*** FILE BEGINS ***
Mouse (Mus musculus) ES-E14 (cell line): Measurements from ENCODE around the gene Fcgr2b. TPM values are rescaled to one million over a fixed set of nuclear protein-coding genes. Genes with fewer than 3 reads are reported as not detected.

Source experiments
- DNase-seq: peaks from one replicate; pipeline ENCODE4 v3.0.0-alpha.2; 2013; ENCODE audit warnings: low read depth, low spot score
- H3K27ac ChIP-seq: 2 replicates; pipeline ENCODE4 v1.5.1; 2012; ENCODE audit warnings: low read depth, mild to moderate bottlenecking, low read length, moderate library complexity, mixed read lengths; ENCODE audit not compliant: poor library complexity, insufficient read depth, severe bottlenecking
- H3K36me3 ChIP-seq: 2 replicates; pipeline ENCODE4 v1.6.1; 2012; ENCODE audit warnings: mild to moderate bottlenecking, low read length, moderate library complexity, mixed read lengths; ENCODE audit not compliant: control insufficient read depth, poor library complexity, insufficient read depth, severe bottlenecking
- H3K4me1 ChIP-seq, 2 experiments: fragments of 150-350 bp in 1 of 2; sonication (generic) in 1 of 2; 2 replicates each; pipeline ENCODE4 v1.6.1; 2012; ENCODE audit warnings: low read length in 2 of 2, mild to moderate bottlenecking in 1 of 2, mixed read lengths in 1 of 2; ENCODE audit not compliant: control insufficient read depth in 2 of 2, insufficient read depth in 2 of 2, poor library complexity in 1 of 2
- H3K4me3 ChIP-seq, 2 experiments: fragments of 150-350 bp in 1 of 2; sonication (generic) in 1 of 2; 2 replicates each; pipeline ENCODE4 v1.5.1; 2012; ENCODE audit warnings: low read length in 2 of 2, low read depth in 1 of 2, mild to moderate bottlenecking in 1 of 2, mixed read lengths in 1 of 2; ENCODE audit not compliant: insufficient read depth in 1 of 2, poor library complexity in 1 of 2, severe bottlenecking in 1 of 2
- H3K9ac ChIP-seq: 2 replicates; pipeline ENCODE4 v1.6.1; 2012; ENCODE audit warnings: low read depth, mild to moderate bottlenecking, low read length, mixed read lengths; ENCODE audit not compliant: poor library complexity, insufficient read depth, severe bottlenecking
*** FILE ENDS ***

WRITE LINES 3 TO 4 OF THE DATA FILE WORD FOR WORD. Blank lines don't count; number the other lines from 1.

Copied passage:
- DNase-seq: peaks from one replicate; pipeline ENCODE4 v3.0.0-alpha.2; 2013; ENCODE audit warnings: low read depth, low spot score
- H3K27ac ChIP-seq: 2 replicates; pipeline ENCODE4 v1.5.1; 2012; ENCODE audit warnings: low read depth, mild to moderate bottlenecking, low read length, moderate library complexity, mixed read lengths; ENCODE audit not compliant: poor library complexity, insufficient read depth, severe bottlenecking